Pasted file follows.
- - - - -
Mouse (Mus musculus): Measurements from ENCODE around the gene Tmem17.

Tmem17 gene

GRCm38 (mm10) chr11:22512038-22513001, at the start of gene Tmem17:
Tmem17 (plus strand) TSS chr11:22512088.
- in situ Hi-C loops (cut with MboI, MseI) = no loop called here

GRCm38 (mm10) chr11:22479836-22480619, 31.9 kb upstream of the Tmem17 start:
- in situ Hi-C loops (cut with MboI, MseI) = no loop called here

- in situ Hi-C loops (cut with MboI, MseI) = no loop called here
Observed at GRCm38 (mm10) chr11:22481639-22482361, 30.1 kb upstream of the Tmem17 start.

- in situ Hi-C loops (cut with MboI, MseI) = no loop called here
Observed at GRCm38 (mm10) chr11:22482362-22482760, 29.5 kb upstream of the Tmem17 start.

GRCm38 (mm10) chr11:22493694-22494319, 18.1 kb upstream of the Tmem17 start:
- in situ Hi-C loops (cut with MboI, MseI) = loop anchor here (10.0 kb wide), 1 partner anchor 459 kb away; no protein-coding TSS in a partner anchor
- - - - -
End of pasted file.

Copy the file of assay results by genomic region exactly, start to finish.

Mouse (Mus musculus): Measurements from ENCODE around the gene Tmem17.

Tmem17 gene

GRCm38 (mm10) chr11:22512038-22513001, at the start of gene Tmem17:
Tmem17 (plus strand) TSS chr11:22512088.
- in situ Hi-C loops (cut with MboI, MseI) = no loop called here

GRCm38 (mm10) chr11:22479836-22480619, 31.9 kb upstream of the Tmem17 start:
- in situ Hi-C loops (cut with MboI, MseI) = no loop called here

- in situ Hi-C loops (cut with MboI, MseI) = no loop called here
Observed at GRCm38 (mm10) chr11:22481639-22482361, 30.1 kb upstream of the Tmem17 start.

- in situ Hi-C loops (cut with MboI, MseI) = no loop called here
Observed at GRCm38 (mm10) chr11:22482362-22482760, 29.5 kb upstream of the Tmem17 start.

GRCm38 (mm10) chr11:22493694-22494319, 18.1 kb upstream of the Tmem17 start:
- in situ Hi-C loops (cut with MboI, MseI) = loop anchor here (10.0 kb wide), 1 partner anchor 459 kb away; no protein-coding TSS in a partner anchor